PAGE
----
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Jan 24 2015

Local Focus: Melbourne Comics Quarterly #1

Melbourne Comics Quarterly #1 - Killeroo

The cream of the Melbourne comics crop is on display in a new anthology launching just in time for Australia Day.

Melbourne Comics Quarterly #1 (2015)

Melbourne Comics Quarterly #1

Writers: Craig Bruyn,Paul Bedford, Matt Kyme, Christian Roux, Steve Boyd

Artists: Craig Bruyn,Matt Kyme, Gat Melvyn, Sid Lien, Matty Taylor, Christian Roux, Steve Boyd

Editor: Alana Bruyn

Publisher: Neville Howard

More info

The Melbourne comics scene is soaring at the moment, so much so that it was the subject of last year’s fine documentary Graphic Novels! Melbourne from filmmakers Daniel Hayward and Bernard Caleo. As the first anniversary of the creator collective Melbourne Comics approaches on Australia Day, some of those like-minded individuals have banded together for a new project aimed at getting the word out about the stories and artwork coming out of the capital of the great state of Victoria.

MELBOURNE COMICS QUARTERLY aims at being Australia’s answer to Dark Horse Presents or 2000AD, following last year’s Home Brew Vampire Bullets in offering a sampling of the city’s finest and acting “as a springboard to jump to the creator owned books and series.” Some of the content of the first issue will already be familiar to regular punters at the local con scene or ‘zine fairs, and it is strung together with Steve Boyd’s delightfully batty Poki the Rabbit interstitials. Craig Bruyn’s From Above leads the 32 page outing, a sci-fi story appropriately set in a dystopian futuristic Melbourne, where corporations rule their own sectors like mafia following the collapse of the government. So not really sci-fi at all. Bruyn’s distinctive art and cinematic storytelling are the perfect choice to lead this premiere edition, his comic and style a terrific example of the new Melbourne voice.

Similarly, Matt Kyme’s That Bulletproof Kid (IF? Commix) is a sampling of the ongoing series that has already been gaining a slew of international attention from the major comics sites. Inspired by the Silver Age of comics, the story follows the familiar narrative of a school-age teenager trying to fit in with his classmates while dealing with a secret identity and saving the world. It’s the kind of classic superhero story that is sure to appeal to a wider audience.

Falling Star 3 (SAUCE), from Christian Roux, is launching in conjunction with MELBOURNE COMICS QUARTERLY, and readers will get another glimpse at the near future, this time one that lives in the wake of an unnatural storm. Leaving behind vastly changed people, or “alterhumans”, these people with new abilities must learn where they came from. Roux’s black and white art is striking, using the monotone shading to full effect in this chaotic storm-strewn landscape. Filled with an intriguing backstory, this is precisely the sort of thing that will entice reader to look further afield.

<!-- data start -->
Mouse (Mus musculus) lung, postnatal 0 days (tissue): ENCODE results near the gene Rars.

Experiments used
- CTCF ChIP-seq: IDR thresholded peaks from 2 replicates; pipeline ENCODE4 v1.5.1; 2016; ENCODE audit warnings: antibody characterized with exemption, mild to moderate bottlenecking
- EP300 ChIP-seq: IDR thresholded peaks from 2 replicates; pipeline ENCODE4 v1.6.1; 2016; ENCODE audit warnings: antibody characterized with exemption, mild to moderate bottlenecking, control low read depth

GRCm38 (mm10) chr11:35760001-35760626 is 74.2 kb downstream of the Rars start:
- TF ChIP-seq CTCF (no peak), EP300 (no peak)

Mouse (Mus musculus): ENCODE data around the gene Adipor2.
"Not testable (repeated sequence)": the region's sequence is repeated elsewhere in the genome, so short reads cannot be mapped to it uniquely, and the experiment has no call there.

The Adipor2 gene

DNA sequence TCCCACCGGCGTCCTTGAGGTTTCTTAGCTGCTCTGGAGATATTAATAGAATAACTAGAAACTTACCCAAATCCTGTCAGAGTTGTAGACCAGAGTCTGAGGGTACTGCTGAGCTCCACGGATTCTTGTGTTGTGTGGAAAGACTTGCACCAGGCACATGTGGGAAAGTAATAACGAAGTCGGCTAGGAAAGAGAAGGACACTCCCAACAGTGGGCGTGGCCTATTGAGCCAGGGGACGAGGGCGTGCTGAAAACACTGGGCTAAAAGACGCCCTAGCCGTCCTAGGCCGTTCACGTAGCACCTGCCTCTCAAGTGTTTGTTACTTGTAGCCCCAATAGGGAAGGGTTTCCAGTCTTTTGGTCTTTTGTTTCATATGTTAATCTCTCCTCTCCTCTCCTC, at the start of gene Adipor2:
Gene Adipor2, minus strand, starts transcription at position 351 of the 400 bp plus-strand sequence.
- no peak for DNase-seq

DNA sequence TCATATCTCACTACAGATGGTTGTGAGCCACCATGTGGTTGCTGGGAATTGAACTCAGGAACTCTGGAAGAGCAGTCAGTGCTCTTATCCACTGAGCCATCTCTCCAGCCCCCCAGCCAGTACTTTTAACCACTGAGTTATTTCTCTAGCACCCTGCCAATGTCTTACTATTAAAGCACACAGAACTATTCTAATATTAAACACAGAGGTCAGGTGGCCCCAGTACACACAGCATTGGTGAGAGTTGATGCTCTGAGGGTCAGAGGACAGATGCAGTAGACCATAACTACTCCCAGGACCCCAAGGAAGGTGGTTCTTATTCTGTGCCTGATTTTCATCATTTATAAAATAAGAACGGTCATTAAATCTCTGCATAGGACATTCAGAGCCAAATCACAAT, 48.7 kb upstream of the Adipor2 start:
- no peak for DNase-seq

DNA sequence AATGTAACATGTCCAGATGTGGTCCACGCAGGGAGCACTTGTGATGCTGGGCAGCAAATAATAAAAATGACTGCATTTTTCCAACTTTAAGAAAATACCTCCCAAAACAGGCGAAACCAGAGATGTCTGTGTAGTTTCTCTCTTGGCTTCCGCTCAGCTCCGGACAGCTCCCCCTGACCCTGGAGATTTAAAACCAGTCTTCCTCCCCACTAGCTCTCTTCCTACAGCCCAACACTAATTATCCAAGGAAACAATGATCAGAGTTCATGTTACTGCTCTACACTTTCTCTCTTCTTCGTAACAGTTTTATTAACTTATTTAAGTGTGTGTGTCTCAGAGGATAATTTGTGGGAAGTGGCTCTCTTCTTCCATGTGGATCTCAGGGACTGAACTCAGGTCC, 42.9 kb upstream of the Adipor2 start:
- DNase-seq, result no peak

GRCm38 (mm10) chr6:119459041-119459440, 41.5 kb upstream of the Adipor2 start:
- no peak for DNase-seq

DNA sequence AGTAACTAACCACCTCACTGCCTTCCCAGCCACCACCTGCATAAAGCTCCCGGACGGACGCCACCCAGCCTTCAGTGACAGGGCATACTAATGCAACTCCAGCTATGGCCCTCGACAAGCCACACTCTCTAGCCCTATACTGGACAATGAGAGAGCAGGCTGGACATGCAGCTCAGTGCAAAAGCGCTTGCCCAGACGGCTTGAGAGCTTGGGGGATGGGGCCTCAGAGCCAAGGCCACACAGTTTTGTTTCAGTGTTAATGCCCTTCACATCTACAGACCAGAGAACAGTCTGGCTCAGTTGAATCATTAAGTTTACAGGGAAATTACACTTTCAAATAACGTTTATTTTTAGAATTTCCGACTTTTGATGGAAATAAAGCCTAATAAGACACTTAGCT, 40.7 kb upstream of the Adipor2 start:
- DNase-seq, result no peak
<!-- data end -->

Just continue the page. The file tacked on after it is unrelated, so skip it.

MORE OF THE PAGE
Melbourne Comics Quarterly #1 - Falling Star

Falling Star in MELBOURNE COMICS QUARTERLY #1

Yet as far as local legends go, few cast a bigger shadow than Killeroo. Darren Close’s creation is one of the strongest creator-owned properties, and the character of Rufus draws from Mad Max in its apocalyptic outlaw leanings. The List author Paul Bedford crawls inside the head of the anthropomorphic marsupial, utilsing his mastery of the inner monologue and internal anguish to examine the mental war between the man and the animal sides of the hero’s nature. Sid Lien’s art begins with a minimal image of the titular character sitting on a chair, surrounded by blank space and Bedford’s words. As the animal nature emerges, the visceral nature of the art intensifies, building to pure animalistic chaos as the “man” disappears. Matty Taylor’s earthy colours don’t just mirror this turmoil, but the reds and browns of the Australian landscape the character inhabits. It’s a wonderful teaser for more Killeroo to come in the next issue, along with the Gangwar anthologies due out later this year.

For the rest of Australia, the bar has been set. (If history is a guide, our native Sydney always gets something cool six months after Melbourne.) Yet if it results in imitation tomes in every major city around the country, then we are in for a new era of world-class Australian comics.

MELBOURNE COMICS QUARTERLY #1 launches on the Australia Day weekend at Gasolina on 25 January 2015. If you can’t make it or are interstate, we’re told copies should be winging their way to your local comic book stores around Australia, along with some digital content online.

For more information on Melbourne Comics, check out:


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